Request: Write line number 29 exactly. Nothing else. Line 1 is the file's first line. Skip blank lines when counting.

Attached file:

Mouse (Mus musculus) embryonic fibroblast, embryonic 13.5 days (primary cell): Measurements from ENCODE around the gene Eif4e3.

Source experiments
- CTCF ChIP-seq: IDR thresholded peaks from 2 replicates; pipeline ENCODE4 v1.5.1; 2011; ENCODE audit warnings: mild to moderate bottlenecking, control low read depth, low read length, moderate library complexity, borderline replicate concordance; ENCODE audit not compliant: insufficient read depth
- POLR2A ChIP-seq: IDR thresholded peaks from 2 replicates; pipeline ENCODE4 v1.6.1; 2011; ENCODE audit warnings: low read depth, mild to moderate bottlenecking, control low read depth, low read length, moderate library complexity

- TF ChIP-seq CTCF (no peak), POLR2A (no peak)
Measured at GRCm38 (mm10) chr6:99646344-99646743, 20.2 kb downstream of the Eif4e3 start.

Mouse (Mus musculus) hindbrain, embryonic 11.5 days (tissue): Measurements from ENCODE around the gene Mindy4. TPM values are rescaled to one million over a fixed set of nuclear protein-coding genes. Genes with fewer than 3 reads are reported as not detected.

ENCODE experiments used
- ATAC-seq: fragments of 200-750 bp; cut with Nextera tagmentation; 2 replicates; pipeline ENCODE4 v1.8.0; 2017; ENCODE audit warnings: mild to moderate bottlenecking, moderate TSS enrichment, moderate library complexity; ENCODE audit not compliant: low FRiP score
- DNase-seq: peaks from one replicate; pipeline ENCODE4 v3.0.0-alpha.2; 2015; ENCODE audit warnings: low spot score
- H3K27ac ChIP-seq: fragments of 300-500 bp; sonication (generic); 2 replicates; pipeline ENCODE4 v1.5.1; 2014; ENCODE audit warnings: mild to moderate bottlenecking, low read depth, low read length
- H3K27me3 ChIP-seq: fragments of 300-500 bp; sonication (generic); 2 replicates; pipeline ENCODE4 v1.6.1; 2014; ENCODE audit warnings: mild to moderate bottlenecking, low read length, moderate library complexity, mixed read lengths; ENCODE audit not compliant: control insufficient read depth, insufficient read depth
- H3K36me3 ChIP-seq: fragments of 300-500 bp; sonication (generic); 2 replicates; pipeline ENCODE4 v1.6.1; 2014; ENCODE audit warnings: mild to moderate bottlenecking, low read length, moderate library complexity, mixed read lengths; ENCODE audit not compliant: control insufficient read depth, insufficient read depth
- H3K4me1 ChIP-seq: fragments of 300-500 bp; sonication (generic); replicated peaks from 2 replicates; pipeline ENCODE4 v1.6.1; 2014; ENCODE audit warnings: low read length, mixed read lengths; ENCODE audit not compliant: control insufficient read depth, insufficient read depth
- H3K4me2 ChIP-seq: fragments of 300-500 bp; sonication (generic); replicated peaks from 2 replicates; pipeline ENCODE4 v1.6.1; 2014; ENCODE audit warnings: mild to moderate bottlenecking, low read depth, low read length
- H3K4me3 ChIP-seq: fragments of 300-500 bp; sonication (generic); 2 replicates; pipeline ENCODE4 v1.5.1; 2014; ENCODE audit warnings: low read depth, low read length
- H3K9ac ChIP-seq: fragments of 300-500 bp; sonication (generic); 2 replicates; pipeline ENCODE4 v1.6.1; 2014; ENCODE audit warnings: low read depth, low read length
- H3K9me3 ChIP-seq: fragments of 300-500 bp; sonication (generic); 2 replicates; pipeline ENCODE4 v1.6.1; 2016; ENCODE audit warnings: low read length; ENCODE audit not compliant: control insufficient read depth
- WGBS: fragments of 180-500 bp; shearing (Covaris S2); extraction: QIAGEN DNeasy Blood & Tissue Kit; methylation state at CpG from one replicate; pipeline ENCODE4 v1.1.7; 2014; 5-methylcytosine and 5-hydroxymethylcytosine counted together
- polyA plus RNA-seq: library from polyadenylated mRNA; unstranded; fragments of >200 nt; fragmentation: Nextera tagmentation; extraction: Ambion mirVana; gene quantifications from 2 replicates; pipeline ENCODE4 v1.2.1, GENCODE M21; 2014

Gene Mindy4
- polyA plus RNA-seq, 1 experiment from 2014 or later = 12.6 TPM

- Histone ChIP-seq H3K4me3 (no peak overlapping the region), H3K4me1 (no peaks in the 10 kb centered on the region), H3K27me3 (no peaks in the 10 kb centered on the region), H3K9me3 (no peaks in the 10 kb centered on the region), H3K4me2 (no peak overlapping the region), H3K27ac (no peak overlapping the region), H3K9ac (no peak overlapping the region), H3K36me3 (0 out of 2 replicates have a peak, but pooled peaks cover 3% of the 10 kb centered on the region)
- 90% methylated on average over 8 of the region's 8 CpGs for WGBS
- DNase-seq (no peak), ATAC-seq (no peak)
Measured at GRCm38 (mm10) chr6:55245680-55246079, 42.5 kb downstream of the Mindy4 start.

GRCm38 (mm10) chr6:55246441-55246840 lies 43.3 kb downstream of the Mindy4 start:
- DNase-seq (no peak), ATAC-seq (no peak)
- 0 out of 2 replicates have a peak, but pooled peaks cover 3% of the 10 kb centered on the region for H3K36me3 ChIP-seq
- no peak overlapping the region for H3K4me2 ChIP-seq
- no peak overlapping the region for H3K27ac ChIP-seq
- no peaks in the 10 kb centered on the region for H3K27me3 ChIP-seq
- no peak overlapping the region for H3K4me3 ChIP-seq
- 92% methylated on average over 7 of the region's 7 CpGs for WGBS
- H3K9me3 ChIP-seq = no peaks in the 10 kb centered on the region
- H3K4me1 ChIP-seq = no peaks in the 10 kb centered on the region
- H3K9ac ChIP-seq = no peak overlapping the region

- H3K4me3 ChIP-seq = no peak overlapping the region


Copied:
- 0 out of 2 replicates have a peak, but pooled peaks cover 3% of the 10 kb centered on the region for H3K36me3 ChIP-seq